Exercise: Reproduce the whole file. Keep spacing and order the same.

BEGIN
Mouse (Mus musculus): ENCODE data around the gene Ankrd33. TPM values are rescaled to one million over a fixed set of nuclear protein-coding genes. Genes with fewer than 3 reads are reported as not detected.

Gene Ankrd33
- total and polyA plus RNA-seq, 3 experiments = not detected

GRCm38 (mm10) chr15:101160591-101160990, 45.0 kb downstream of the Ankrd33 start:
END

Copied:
Mouse (Mus musculus): ENCODE data around the gene Ankrd33. TPM values are rescaled to one million over a fixed set of nuclear protein-coding genes. Genes with fewer than 3 reads are reported as not detected.

Gene Ankrd33
- total and polyA plus RNA-seq, 3 experiments = not detected

GRCm38 (mm10) chr15:101160591-101160990, 45.0 kb downstream of the Ankrd33 start: